Financing Your Education FAQ
What are the main sources of financial aid?
Who is eligible for federal financial aid?
When is the best time to begin the financial aid application process?
What steps do I need to take to receive financial aid?
What is the FAFSA, and where can I get it?
Is there a way to increase my chances of receiving more financial aid?
What are some of the differences between federal and private loans?
|Q:||What are the main sources of financial aid?|
|A:||The main source of financial aid is the federal government, which provides billions of dollars of financial aid to help millions of students finance their postsecondary education. If a student's federal financial aid is insufficient to cover the cost of his or her education, private loans are available to cover the rest of the student's needs.|
|Q:||Who is eligible for federal financial aid?|
|A:||Financial aid is available for any individual who fulfills the following requirements:
|Q:||When is the best time to begin the financial aid application process?|
|A:||The best time to begin the financial aid process is the year before you plan to go to college. You should fill out your FAFSA form as soon as possible after January 1. Check with your school's financial aid office to see whether they require any additional forms for financial aid that is offered through the school.|
|Q:||What steps do I need to take to receive financial aid?|
|A:||After applying to schools, you should complete the FAFSA and any other required forms and submit your Student Aid Report (SAR) to each school that you plan to attend. You should also search for and apply for scholarships. Each school that accepts you will offer you a financial aid package; take these offers into account when deciding which school to attend. Then, apply for additional loans if needed.|
|Q:||What is the FAFSA, and where can I get it?|
|A:||The Free Application for Federal Student Aid (FAFSA) is a form that determines eligibility for all federal financial aid programs. It is used to figure out how much a family can afford to pay toward a student's college expenses based on household income and other factors, including how much you will need to meet the cost of attending college.
To get a copy of the FAFSA, you can ask your school's guidance counselor, or you can get the FAFSA from the financial aid office at a local college, your local public library, or by calling 1-800-4-FED-AID. The online version of the form is available at http://www.fafsa.ed.gov.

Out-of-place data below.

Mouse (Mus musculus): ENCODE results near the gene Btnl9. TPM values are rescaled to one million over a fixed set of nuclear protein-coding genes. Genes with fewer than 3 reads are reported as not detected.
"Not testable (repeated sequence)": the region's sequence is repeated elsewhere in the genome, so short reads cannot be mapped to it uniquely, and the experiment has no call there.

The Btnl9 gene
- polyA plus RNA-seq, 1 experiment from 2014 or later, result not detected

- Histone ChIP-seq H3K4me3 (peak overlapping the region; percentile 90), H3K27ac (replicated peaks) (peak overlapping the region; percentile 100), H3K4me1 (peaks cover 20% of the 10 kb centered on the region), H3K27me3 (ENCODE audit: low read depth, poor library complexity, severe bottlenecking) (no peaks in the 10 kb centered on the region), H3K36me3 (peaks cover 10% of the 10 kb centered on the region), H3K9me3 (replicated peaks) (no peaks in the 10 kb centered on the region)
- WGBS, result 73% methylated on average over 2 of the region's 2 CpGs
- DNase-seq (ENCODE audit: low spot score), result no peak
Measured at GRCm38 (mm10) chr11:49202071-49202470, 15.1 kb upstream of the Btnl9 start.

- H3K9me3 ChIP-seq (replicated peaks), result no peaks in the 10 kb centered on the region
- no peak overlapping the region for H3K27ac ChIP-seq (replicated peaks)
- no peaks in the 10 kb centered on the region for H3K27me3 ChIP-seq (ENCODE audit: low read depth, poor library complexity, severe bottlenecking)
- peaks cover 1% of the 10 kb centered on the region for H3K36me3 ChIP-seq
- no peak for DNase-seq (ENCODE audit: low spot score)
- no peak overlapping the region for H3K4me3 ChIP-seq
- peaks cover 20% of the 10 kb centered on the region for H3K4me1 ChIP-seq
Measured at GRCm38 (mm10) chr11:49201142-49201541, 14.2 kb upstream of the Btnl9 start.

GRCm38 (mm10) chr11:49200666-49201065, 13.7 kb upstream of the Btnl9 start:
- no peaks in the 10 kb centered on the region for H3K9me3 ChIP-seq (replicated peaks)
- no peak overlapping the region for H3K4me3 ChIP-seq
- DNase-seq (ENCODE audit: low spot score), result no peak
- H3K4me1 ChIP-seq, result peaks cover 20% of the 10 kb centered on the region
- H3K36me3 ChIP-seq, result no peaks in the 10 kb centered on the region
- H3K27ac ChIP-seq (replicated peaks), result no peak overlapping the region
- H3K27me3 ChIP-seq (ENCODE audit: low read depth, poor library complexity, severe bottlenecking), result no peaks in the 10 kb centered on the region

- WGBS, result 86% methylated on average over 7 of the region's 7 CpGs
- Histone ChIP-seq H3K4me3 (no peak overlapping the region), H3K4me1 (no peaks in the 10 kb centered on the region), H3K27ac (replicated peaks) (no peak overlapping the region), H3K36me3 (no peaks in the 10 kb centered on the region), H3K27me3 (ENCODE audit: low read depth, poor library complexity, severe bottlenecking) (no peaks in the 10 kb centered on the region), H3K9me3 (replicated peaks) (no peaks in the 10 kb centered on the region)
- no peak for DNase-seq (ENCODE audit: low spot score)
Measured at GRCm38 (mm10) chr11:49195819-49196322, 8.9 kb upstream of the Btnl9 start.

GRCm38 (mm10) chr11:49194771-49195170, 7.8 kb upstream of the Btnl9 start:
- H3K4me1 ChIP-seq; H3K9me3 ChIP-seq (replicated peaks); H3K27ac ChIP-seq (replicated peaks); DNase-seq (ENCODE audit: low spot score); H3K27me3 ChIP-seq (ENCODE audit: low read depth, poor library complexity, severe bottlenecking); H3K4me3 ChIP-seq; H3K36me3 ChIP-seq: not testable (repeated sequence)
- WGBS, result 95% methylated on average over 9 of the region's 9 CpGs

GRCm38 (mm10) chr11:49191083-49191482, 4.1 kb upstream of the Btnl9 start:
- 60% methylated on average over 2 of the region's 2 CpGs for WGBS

A FAFSA form must be completed each year that you wish to be considered for financial aid. The new FAFSA form and instructions usually become available in November prior to the new school year. The electronic version typically becomes available online in January prior to the new school year.
|Q:||Is there a way to increase my chances of receiving more financial aid?|
|A:||Yes. The best way to increase your chances of receiving more financial aid is to apply as early as possible. At most colleges, the funds allocated for scholarships, grants, Federal Perkins Loans, and Federal Work-Study are preset. Potentially, the school could run out of funds if you do not apply early enough, so it is in your best interest to apply as early as you can.|
|Q:||What are some of the differences between federal and private loans?|
|A:||Federal loans are borrowed from the government, while private loans are borrowed from lenders such as banks. In general, private loans are credit-based, which means that your eligibility is determined by your credit rating. Private lenders may require cosigners and may also require proof of income from the student or a cosigner before the student is approved for a loan. Additionally, federal loans generally have lower interest rates than private loans.|
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IRS Reminds Students of "Tax-Advantaged Education Expenses"
By Surajit Sen Sharma
On September 11th, the IRS news release "Back-to-School Tax Breaks Help Teachers Pay Classroom Costs; Aid Parents, Students With College Tuition" stressed the importance of saving receipts and maintaining expense records to take full advantage of deductions on educational expenses and credits available on federal income tax returns for 2007.
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